I’m exceedingly pleased to announce that very soon, Founding Letters will be expanding to include the letters of several additional Founding Fathers! And better yet, we’re even including a Founding Mother!
Our first new addition will be the letters of our nation’s true Father, our first President, the great George Washington. I’m thrilled to include his voice with Jefferson and Adams, since no collection of founding documents could ever be complete without Washington.
Of course, in my own humble opinion, no collection of founding documents could ever be complete without the words of the women who served as our nation’s Founding Mothers as well. They often don’t get quite as much attention as the likes of Washington, Jefferson, or Adams, but they deserve our love, admiration, respect, and reverence just as much as their husbands. As the old saying goes, behind every great man, is a great woman. I think it’s high time we get to know those great women!
So we’ll be kicking off a brand new category of writings, Founding Love Letters. Not many people are familiar with the softer side of our American revolution. It was the men and their wives who formed the marriage of our union, ultimately giving birth to our nation. I think it’s high time we celebrate the love between the Founding Fathers and their remarkable wives.
Our very first collection of Founding Love Letters will be the entirety of the correspondence between John Adams and his fascinating wife, Abigail. Their marriage, their relationship, was unique in so many ways. Abigail was a strong, independent, intelligent woman who cared deeply for her husband, her family, and her country. Her husband’s duties often kept him away from her and the family home, which left Abigail to run a household almost entirely on her own. But her mind was always with her husband, and her intense intelligence kept her curious about the finer points of the burgeoning revolution. The letters John and Abigail sent back and forth contain a fascinating history of the daily affairs of the Continental Congress, as Abigail would constantly request details of what John and his colleagues were up to as they fought to form a new nation.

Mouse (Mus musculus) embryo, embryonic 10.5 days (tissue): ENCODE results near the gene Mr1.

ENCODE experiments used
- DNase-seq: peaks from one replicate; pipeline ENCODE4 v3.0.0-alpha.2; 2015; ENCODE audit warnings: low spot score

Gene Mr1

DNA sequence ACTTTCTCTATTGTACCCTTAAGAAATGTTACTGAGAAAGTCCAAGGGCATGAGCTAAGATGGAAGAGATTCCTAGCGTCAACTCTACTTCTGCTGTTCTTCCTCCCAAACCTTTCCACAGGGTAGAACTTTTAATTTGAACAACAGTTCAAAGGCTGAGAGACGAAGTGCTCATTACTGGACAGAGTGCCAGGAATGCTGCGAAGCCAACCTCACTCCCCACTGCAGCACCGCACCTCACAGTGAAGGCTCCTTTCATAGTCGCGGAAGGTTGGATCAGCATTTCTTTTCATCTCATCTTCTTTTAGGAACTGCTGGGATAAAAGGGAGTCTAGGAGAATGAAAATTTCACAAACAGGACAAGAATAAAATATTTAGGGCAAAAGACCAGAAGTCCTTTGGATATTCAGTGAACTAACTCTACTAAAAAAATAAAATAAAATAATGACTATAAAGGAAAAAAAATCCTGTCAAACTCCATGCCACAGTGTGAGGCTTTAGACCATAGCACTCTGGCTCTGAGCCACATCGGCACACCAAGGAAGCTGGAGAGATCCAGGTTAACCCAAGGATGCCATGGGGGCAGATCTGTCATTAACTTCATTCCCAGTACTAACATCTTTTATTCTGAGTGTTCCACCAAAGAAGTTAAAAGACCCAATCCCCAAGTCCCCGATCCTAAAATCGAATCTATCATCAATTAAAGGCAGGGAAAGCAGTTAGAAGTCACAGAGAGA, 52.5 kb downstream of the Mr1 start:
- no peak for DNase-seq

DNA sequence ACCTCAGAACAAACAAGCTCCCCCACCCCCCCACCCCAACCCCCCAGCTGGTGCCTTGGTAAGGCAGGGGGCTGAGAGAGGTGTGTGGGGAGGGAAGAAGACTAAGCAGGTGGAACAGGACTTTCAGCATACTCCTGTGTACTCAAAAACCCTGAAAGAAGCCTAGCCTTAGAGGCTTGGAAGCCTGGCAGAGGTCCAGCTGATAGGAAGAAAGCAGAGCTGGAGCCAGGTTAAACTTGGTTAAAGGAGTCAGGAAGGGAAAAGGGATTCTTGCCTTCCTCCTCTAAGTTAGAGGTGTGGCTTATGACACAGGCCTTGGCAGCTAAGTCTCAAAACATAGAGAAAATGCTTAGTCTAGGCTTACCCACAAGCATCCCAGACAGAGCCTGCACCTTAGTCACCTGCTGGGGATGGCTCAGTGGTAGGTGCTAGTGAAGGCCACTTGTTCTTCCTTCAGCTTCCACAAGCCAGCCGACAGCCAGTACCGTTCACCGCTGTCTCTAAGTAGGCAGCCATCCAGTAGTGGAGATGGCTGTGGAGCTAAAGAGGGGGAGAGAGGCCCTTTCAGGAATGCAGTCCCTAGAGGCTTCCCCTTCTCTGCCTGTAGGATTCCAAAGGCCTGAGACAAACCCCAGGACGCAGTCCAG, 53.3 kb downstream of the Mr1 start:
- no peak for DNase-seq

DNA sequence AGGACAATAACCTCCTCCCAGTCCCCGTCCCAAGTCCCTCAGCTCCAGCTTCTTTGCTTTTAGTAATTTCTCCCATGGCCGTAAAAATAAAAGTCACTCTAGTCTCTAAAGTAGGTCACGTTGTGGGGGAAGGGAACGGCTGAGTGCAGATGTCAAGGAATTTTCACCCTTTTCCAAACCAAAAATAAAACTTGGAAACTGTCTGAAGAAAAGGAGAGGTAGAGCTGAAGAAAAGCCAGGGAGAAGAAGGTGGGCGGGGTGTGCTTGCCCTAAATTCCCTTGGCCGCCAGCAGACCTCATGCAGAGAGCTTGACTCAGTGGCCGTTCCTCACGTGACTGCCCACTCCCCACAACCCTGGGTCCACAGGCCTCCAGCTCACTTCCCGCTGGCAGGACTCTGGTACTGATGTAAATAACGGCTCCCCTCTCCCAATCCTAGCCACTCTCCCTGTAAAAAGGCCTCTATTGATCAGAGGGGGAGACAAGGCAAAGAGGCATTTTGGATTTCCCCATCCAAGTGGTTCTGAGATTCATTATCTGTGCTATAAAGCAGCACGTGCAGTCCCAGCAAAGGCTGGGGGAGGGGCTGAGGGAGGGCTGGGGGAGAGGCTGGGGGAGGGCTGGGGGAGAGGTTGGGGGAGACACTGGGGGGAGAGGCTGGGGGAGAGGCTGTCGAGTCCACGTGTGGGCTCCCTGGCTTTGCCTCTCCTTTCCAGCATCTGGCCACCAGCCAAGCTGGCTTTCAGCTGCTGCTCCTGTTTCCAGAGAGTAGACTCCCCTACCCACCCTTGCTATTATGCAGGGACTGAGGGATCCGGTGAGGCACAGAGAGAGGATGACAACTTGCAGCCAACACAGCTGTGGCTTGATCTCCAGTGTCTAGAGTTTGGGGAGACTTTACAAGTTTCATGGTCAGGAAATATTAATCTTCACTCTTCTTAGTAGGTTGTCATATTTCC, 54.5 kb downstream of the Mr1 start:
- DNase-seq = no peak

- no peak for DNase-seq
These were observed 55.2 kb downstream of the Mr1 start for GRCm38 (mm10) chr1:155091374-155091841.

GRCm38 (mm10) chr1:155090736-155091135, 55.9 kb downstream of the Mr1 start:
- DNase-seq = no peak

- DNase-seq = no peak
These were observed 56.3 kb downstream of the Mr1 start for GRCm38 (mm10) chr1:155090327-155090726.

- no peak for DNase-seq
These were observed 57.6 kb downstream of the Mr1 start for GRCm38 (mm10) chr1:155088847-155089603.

But what makes this history so particularly special, is the context in which it was written. These intimately imparted stories of our founding are wrapped in flowery words of love and longing between a husband and wife, separated for long periods of time as they both strive to fulfill their duties to the country they love. This is truly the most personal, heartfelt way to learn about the founding of our nation, and the men and women to whom we owe our freedoms.
I hope you’ll stick around for these new additions to the site! I have a lot of ideas, plans, and questions to bounce off you all. But I’m hoping that all of you will contribute by adding your own comments, thoughts, ideas and suggestions, so that this project can blossom into something special.